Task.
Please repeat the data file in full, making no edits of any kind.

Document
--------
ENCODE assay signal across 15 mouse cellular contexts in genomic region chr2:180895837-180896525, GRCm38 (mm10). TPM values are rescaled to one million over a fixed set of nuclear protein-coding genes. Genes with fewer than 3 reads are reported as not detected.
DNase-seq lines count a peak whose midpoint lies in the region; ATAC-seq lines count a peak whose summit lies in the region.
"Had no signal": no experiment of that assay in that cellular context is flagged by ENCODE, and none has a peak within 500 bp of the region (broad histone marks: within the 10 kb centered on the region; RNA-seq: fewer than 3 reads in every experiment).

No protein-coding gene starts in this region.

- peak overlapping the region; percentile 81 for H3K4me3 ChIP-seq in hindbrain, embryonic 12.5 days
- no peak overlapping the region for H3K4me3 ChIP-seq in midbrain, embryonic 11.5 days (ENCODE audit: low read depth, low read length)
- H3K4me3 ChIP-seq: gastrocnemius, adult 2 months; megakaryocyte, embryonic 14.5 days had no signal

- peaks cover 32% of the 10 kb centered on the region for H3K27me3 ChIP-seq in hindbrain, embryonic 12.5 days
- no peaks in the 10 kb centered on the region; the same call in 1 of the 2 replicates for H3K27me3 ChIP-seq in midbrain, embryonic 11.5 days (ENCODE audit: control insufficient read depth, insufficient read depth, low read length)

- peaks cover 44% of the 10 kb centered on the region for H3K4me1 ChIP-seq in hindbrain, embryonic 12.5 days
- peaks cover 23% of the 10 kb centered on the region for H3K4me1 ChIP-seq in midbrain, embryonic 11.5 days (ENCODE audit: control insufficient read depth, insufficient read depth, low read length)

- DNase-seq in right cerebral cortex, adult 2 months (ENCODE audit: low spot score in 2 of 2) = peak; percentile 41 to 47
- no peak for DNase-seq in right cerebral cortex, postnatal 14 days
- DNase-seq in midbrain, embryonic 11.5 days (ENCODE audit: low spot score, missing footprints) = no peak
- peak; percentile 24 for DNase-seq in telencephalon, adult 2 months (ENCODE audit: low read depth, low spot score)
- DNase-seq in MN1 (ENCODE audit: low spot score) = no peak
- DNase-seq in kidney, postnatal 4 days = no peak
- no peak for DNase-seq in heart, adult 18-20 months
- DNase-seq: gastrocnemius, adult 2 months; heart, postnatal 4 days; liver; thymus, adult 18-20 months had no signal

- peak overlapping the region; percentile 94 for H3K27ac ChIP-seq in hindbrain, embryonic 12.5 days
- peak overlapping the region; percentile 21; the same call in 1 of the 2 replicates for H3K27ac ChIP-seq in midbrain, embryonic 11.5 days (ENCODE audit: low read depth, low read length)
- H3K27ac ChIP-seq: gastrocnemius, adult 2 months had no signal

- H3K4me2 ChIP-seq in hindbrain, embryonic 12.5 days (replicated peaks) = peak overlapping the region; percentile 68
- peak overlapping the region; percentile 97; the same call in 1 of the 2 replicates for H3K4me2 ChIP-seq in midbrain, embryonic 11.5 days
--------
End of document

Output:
ENCODE assay signal across 15 mouse cellular contexts in genomic region chr2:180895837-180896525, GRCm38 (mm10). TPM values are rescaled to one million over a fixed set of nuclear protein-coding genes. Genes with fewer than 3 reads are reported as not detected.
DNase-seq lines count a peak whose midpoint lies in the region; ATAC-seq lines count a peak whose summit lies in the region.
"Had no signal": no experiment of that assay in that cellular context is flagged by ENCODE, and none has a peak within 500 bp of the region (broad histone marks: within the 10 kb centered on the region; RNA-seq: fewer than 3 reads in every experiment).

No protein-coding gene starts in this region.

- peak overlapping the region; percentile 81 for H3K4me3 ChIP-seq in hindbrain, embryonic 12.5 days
- no peak overlapping the region for H3K4me3 ChIP-seq in midbrain, embryonic 11.5 days (ENCODE audit: low read depth, low read length)
- H3K4me3 ChIP-seq: gastrocnemius, adult 2 months; megakaryocyte, embryonic 14.5 days had no signal

- peaks cover 32% of the 10 kb centered on the region for H3K27me3 ChIP-seq in hindbrain, embryonic 12.5 days
- no peaks in the 10 kb centered on the region; the same call in 1 of the 2 replicates for H3K27me3 ChIP-seq in midbrain, embryonic 11.5 days (ENCODE audit: control insufficient read depth, insufficient read depth, low read length)

- peaks cover 44% of the 10 kb centered on the region for H3K4me1 ChIP-seq in hindbrain, embryonic 12.5 days
- peaks cover 23% of the 10 kb centered on the region for H3K4me1 ChIP-seq in midbrain, embryonic 11.5 days (ENCODE audit: control insufficient read depth, insufficient read depth, low read length)

- DNase-seq in right cerebral cortex, adult 2 months (ENCODE audit: low spot score in 2 of 2) = peak; percentile 41 to 47
- no peak for DNase-seq in right cerebral cortex, postnatal 14 days
- DNase-seq in midbrain, embryonic 11.5 days (ENCODE audit: low spot score, missing footprints) = no peak
- peak; percentile 24 for DNase-seq in telencephalon, adult 2 months (ENCODE audit: low read depth, low spot score)
- DNase-seq in MN1 (ENCODE audit: low spot score) = no peak
- DNase-seq in kidney, postnatal 4 days = no peak
- no peak for DNase-seq in heart, adult 18-20 months
- DNase-seq: gastrocnemius, adult 2 months; heart, postnatal 4 days; liver; thymus, adult 18-20 months had no signal

- peak overlapping the region; percentile 94 for H3K27ac ChIP-seq in hindbrain, embryonic 12.5 days
- peak overlapping the region; percentile 21; the same call in 1 of the 2 replicates for H3K27ac ChIP-seq in midbrain, embryonic 11.5 days (ENCODE audit: low read depth, low read length)
- H3K27ac ChIP-seq: gastrocnemius, adult 2 months had no signal

- H3K4me2 ChIP-seq in hindbrain, embryonic 12.5 days (replicated peaks) = peak overlapping the region; percentile 68
- peak overlapping the region; percentile 97; the same call in 1 of the 2 replicates for H3K4me2 ChIP-seq in midbrain, embryonic 11.5 days